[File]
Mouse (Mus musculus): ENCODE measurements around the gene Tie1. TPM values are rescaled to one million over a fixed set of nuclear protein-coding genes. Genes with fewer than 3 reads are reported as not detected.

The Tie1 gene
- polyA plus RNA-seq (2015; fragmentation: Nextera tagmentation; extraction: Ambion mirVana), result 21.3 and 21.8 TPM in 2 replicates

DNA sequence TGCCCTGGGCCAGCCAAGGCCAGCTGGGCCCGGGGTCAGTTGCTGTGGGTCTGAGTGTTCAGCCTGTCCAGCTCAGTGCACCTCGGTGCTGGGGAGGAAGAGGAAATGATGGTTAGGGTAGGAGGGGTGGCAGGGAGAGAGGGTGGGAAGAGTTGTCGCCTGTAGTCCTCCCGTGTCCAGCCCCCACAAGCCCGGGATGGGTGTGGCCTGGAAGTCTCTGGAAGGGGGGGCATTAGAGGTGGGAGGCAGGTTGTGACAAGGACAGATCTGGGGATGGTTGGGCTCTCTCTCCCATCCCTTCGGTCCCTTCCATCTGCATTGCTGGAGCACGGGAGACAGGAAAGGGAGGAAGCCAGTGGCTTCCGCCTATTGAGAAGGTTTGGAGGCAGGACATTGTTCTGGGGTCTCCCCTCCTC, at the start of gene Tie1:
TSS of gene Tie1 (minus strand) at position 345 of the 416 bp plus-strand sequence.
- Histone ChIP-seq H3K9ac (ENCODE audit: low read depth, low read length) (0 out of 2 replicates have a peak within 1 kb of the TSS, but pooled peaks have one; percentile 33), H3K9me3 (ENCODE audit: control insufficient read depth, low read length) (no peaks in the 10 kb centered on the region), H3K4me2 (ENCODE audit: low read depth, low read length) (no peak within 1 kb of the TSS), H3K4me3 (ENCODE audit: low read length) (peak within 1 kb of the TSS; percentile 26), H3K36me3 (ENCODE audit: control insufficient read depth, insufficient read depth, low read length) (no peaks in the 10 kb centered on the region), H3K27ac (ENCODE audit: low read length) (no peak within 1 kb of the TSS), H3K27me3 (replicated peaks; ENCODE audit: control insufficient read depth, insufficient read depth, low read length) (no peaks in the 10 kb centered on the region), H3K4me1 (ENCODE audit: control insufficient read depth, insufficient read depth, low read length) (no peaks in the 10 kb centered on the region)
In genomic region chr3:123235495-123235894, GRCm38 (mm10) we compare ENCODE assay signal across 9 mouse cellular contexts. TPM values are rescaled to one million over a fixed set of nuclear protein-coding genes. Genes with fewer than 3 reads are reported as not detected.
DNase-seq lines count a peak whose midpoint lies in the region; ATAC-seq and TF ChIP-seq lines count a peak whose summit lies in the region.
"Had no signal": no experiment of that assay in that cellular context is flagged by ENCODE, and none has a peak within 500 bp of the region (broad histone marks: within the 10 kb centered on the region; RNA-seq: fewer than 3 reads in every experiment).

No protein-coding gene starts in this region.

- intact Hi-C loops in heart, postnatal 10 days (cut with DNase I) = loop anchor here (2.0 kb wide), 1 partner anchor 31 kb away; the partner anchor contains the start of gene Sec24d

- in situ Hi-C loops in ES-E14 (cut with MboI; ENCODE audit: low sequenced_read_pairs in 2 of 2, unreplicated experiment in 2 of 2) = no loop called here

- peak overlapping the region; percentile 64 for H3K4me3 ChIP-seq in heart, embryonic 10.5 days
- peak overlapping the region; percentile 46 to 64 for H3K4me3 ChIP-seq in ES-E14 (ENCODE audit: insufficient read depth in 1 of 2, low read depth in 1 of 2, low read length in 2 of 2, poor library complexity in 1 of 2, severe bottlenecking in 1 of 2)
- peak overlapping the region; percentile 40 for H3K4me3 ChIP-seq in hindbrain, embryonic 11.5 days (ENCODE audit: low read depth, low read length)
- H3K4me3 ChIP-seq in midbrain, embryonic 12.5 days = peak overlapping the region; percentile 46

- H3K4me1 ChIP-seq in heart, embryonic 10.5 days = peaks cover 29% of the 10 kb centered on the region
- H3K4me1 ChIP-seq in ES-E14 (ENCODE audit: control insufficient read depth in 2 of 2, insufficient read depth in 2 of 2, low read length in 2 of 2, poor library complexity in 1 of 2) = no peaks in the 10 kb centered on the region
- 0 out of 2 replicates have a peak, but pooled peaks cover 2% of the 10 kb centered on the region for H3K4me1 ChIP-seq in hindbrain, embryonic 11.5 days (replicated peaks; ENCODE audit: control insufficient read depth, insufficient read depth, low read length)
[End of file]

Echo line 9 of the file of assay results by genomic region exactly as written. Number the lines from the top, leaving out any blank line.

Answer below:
"Had no signal": no experiment of that assay in that cellular context is flagged by ENCODE, and none has a peak within 500 bp of the region (broad histone marks: within the 10 kb centered on the region; RNA-seq: fewer than 3 reads in every experiment).